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Thursday, 11 May, 2000, 19:22 GMT 20:22 UK
Labour chief says sorry over mayor
Frank Dobson: Came third in the mayoral race
Labour Party general secretary Margaret McDonagh has said she is sorry Labour lost last week's election for mayor of London.

She said despite Labour's dismal showing at the polls, the party had been better served by Frank Dobson as its losing candidate than Ken Livingstone as a victorious one.

Mr Dobson, the former health secretary, came third in the poll won by the independent candidate.

And Ms McDonagh insisted the party had acted out of "principle" in ensuring that Mr Dobson, nor Mr Livingstone, was its candidate.

Margaret McDonagh: Did "the principled thing"
She was speaking to the New Statesman as independent MP Martin Bell revealed he had been approached by Labour to stand as the party's mayoral candidate.

And the party has come under pressure from a group of Labour backbenchers to speedily readmit the expelled Mr Livingstone to the party.

Millbank officials attracted criticism from Mr Dobson during the campaign for their handling of the process of selecting the Labour candidate, which the former minister said damaged his chances.

In the interview Ms McDonagh agreed with that assessment and said in future the party should decide long before an election how it would choose its candidate in order to avoid harming them.

"Discussing the selection process at the same time as the candidates started their campaigns was very damaging for Frank Dobson. No candidate must ever be put in that position again."

Ms McDonagh said she was "genuinely comfortable" with the electoral college system used to select Labour's mayoral candidate.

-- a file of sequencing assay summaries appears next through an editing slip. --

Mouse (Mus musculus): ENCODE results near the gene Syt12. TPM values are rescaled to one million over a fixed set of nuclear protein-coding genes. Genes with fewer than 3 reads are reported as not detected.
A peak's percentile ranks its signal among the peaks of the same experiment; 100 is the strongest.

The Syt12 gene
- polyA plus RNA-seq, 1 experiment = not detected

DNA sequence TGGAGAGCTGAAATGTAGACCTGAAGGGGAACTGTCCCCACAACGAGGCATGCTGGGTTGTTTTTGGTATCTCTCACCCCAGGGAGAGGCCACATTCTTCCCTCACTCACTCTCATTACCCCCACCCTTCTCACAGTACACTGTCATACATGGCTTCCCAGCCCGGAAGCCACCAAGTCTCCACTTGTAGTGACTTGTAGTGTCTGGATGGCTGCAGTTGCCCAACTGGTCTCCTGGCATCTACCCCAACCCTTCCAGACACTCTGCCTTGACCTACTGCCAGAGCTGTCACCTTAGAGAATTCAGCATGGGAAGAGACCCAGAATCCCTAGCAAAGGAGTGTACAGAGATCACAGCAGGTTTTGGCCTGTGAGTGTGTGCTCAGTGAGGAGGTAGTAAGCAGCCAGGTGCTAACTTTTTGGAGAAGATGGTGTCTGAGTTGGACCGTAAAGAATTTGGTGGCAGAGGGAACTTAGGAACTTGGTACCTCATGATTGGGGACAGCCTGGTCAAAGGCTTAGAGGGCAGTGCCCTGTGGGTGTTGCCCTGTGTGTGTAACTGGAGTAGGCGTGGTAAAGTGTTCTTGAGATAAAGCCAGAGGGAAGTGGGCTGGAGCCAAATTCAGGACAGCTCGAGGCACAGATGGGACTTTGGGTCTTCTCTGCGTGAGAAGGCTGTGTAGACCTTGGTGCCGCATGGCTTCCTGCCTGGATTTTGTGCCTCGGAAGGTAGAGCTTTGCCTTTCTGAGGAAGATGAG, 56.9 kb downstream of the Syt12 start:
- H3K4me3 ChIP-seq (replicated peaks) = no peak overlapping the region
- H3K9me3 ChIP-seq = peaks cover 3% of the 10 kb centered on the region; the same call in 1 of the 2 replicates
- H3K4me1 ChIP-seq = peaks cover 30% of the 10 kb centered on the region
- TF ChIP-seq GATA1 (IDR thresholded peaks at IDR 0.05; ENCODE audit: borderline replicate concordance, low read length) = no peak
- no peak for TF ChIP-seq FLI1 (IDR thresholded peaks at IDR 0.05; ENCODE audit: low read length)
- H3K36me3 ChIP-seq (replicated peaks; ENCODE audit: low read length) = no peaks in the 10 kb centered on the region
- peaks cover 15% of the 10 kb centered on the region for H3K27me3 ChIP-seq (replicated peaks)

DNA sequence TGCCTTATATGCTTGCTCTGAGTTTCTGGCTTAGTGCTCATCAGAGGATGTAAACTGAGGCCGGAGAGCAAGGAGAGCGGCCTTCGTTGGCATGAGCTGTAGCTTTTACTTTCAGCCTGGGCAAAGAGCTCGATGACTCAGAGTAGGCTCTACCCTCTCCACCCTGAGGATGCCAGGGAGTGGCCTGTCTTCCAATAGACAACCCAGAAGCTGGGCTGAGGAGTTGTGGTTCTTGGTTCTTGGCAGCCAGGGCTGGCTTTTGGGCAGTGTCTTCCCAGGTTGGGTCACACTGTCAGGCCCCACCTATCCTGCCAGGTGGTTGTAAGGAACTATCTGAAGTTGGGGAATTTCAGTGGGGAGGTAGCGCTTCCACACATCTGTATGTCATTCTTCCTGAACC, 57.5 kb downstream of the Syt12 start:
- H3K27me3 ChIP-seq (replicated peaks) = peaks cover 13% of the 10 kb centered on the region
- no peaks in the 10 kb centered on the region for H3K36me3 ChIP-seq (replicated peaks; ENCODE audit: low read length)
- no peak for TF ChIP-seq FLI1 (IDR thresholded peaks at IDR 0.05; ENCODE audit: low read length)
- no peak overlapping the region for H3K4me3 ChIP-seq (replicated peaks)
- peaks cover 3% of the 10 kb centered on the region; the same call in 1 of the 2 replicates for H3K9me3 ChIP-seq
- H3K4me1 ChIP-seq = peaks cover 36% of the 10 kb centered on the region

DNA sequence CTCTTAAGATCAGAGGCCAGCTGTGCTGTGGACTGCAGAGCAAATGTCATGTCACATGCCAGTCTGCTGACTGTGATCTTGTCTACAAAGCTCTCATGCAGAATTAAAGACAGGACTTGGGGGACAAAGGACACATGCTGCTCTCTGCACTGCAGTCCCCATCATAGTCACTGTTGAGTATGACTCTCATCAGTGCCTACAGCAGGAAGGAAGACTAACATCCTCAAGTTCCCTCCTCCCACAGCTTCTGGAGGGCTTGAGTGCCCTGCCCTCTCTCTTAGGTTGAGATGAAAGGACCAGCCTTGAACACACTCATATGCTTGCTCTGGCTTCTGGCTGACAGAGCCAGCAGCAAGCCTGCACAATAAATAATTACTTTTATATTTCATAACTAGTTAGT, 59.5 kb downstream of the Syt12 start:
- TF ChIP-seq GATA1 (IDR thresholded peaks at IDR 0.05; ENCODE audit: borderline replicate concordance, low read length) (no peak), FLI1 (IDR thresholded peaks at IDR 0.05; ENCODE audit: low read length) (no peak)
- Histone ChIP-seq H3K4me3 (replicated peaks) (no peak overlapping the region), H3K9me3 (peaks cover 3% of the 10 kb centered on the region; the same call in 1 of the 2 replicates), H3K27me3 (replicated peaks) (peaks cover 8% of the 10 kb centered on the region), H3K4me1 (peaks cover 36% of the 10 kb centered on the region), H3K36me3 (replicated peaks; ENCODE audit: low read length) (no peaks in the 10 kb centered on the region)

In future elections, though, she said party members should decide whether to use an electoral college or a one-member-one-vote poll.

Ms McDonagh said: "I am sorry Labour didn't win ... I am sorry that the process impinged on the selection.

"I will do my utmost to make sure it does not happen again.

"Sometimes Labour is accused of being focus group-orientated, always doing the popular thing rather than the principled thing. Here it did the principled thing in selecting Frank.

Martin Bell: Approached early last year
"It would have been the easiest thing in the world to do a short-term fix and to have voted for Ken.

"The best outcome would have been a Dobson victory. But it is better that Livingstone won as an independent than as Labour's official candidate."

Labour asked me - Martin Bell

Meanwhile former BBC war correspondent Mr Bell revealed that he received an approach from Labour about running for London mayor.

The independent MP for Tatton said: "I don't belong to any party and I am not a London person. I really am fully committed to my present job and I have no interest in doing another one."

Mr Bell would not disclose who made the approach, simply describing the person concerned as a friend. He said that he was unclear whether it had been officially sanctioned.

"I don't know if he was serious. Because I said 'No', I never found out," he said.

A senior Labour spokesman insisted that any approach to Mr Bell would have been made in a private capacity and did not have the backing of the party hierarchy.

See also:

05 May 00 | London Mayor
05 May 00 | UK Politics
06 May 00 | UK Politics
09 May 00 | UK Politics
10 May 00 | UK Politics
11 May 00 | UK Politics
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